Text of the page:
Date of Award


Degree Name

MS in Biological Sciences


Biological Sciences


College of Science and Mathematics


Kristin Hardy

Advisor Department

Biological Sciences

Advisor College

College of Science and Mathematics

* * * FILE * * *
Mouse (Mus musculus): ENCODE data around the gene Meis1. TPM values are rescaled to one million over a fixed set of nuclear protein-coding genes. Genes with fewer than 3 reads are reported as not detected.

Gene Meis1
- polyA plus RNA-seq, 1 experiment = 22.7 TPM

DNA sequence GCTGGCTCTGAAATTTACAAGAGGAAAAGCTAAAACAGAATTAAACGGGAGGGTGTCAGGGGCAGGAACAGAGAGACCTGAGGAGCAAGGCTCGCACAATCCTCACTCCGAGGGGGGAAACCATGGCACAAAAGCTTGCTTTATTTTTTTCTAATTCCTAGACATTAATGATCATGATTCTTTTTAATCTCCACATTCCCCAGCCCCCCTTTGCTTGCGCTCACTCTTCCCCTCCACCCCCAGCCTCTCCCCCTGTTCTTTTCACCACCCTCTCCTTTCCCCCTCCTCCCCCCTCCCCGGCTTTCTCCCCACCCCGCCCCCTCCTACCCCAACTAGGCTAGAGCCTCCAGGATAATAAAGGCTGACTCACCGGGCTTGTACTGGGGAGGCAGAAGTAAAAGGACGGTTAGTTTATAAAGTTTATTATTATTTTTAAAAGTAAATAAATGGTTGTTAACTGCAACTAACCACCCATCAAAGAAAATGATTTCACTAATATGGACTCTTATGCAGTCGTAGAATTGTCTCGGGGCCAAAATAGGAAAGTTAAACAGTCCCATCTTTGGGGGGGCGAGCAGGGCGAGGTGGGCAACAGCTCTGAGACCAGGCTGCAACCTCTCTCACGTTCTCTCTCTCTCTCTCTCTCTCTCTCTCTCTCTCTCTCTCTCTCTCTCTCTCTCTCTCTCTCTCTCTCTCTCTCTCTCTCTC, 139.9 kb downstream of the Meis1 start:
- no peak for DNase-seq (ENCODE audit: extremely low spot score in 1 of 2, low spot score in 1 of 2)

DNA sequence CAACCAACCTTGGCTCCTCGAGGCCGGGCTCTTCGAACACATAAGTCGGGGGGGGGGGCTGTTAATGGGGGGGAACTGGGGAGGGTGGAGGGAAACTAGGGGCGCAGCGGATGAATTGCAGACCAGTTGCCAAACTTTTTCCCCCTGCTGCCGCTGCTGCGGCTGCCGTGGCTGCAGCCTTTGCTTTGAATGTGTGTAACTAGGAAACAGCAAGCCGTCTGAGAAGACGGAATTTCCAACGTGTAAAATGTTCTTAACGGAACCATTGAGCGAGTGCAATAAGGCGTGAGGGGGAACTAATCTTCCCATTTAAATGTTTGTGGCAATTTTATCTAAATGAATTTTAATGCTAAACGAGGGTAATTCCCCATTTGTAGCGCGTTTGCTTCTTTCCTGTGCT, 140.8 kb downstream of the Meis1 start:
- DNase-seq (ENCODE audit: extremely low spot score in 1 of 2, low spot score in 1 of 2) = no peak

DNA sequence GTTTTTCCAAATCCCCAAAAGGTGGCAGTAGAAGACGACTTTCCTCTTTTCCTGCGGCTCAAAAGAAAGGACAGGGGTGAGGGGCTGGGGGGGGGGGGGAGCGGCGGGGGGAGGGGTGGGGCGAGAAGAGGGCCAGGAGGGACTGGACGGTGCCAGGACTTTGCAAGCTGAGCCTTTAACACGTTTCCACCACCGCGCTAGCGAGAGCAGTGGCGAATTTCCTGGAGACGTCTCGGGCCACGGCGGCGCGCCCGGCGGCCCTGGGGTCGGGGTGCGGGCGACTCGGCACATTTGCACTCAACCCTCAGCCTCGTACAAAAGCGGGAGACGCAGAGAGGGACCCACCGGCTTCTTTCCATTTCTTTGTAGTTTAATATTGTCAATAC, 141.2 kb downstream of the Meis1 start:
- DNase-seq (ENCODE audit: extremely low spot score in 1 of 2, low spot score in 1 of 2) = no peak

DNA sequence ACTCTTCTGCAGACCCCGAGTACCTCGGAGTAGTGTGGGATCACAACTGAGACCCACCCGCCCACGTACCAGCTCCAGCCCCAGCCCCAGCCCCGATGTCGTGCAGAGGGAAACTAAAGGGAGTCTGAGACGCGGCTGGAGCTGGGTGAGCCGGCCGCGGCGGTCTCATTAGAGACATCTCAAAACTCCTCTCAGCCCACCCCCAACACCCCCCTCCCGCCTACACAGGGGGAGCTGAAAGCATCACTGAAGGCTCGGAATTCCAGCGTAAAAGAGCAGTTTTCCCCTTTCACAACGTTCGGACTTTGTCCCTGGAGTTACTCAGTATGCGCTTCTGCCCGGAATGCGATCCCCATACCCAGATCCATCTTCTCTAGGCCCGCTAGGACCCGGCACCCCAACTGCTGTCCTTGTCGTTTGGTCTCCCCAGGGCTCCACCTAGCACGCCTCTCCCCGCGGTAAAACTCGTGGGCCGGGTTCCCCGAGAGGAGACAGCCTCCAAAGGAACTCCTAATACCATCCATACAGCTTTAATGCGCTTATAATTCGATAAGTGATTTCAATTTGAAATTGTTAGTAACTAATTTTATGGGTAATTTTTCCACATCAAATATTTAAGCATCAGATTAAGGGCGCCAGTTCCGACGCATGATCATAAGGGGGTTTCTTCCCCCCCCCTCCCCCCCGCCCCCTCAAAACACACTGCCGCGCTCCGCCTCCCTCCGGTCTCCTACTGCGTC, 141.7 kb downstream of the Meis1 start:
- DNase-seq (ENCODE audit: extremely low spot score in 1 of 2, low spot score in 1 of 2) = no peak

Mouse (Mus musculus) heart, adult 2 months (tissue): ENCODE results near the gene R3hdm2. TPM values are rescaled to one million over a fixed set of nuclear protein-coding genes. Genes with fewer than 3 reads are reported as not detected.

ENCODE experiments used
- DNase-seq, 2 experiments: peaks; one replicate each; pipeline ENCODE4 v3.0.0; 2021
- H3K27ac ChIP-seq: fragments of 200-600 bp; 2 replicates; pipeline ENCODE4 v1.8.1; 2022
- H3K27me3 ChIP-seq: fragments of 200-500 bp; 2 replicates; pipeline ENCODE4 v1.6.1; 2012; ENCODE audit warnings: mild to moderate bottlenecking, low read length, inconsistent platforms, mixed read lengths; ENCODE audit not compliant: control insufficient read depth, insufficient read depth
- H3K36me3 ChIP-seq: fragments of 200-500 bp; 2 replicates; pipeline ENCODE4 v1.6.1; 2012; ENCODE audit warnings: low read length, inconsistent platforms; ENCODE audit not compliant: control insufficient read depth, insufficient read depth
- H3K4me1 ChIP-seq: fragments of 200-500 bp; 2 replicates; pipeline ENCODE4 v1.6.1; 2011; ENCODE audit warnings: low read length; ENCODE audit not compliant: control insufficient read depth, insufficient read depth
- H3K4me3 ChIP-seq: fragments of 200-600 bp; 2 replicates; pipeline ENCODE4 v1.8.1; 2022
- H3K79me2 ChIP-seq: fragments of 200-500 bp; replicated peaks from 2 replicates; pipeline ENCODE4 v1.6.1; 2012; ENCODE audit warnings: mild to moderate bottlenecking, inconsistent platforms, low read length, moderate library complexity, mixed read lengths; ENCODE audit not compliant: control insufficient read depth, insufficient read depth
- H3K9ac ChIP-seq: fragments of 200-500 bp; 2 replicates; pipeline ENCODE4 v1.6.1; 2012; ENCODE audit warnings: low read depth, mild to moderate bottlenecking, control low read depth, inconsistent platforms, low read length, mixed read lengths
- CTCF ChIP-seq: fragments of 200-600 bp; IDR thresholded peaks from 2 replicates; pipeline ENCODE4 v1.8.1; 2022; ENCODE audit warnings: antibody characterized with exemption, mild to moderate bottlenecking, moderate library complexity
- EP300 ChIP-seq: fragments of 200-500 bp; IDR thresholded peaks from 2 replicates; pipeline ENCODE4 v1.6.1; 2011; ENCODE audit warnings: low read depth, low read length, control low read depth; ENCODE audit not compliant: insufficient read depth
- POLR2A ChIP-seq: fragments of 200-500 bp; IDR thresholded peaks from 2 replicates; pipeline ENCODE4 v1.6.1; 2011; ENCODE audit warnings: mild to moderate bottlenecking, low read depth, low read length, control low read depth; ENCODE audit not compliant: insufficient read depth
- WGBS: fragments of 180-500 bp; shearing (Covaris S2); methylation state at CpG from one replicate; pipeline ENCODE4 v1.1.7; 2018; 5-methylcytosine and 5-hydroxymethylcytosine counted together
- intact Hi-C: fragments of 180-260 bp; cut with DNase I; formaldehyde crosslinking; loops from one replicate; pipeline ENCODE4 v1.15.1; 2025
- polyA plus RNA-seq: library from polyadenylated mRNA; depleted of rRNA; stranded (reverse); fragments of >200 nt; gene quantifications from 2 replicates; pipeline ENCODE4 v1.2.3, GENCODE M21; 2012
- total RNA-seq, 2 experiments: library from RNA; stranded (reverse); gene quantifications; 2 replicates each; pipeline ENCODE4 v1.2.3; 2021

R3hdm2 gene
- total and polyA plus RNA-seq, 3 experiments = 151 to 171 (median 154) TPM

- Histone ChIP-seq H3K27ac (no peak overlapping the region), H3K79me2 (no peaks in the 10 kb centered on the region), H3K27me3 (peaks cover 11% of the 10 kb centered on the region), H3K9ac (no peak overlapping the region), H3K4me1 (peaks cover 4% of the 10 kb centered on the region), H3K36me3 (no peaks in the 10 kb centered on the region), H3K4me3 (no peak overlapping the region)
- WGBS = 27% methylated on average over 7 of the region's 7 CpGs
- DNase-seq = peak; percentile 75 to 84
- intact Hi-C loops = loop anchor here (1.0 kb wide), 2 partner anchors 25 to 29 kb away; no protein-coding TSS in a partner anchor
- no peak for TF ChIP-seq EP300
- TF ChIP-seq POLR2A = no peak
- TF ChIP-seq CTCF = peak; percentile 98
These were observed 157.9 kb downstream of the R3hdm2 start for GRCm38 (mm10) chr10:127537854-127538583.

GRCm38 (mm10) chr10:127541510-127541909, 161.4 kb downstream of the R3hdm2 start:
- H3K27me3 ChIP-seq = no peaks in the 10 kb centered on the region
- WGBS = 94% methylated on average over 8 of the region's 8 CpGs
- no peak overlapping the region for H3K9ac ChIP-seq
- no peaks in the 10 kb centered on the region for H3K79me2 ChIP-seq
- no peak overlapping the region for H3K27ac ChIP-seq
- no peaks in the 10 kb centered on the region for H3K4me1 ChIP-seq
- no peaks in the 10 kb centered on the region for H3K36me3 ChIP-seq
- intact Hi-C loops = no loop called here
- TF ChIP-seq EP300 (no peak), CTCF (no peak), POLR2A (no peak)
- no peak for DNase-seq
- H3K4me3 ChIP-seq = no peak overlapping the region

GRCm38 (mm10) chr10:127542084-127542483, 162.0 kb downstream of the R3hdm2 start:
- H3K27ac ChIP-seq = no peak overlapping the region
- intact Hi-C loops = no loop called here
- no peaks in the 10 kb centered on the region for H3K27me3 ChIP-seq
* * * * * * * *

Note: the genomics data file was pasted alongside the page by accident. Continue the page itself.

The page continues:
Sessile invertebrates in the rocky intertidal experience intermittent periods of air exposure due to tidal flux, presenting risks of temperature extremes, hypoxia, nutrient limitation, and most dangerously, desiccation. Microscale variation in severity and frequency of these risks is widely dependent on vertical position within the intertidal zone. Common acorn barnacles (Balanus glandula) have a wide vertical distribution in the intertidal, creating large differences in microhabitat between the highest and lowest individuals in the population. This study set out to explore whether tidal position dependent differences exist in the response to oxygen and desiccation stress in B. glandula. We hypothesized that B. glandula from relatively high tidal heights, which are exposed to the air for a greater duration, will be better suited to tolerate anoxic and desiccation stress than conspecifics from lower tidal heights. To explore this, we compared responses of B. glandula collected from high and low intertidal positions to A) anoxia (0 mg O2/L) and hypoxia (≤ 2 mg O2/L) on survival, behavior (closed opercular plates, cirral beating, pneumostome formation), enzyme activity (lactate dehydrogenase (LDH), superoxide dismutase (SOD)), and tissue-lactate accumulation, in addition to B) the effects of humid (98% RH) and dry (32% RH) air emersion (at 17˚C) on survival, opercular behavior (open/closed), evaporative water loss (EWL) rates, and tissue-lactate accumulation. Relative to barnacles from the low intertidal, we found that barnacles from the high intertidal survive longer during anoxia and air emersion stress, close their operculum sooner in dry air, lose more water during air exposure at any humidity level, and tend to accumulate less D-lactate. We suspect that high intertidal B. glandula can survive desiccation longer by ejecting stores of mantle cavity fluid, thereby creating a moist lung-like, air-filled internal environment, then remaining largely closed and metabolically inactive when in air to avoid drying out and becoming anoxic. These differences may reflect plasticity or selective pressure in response to environmental stress during development and highlight the potential importance of microscale stress heterogeneity in influencing species climate change tolerance and potential distribution patterns.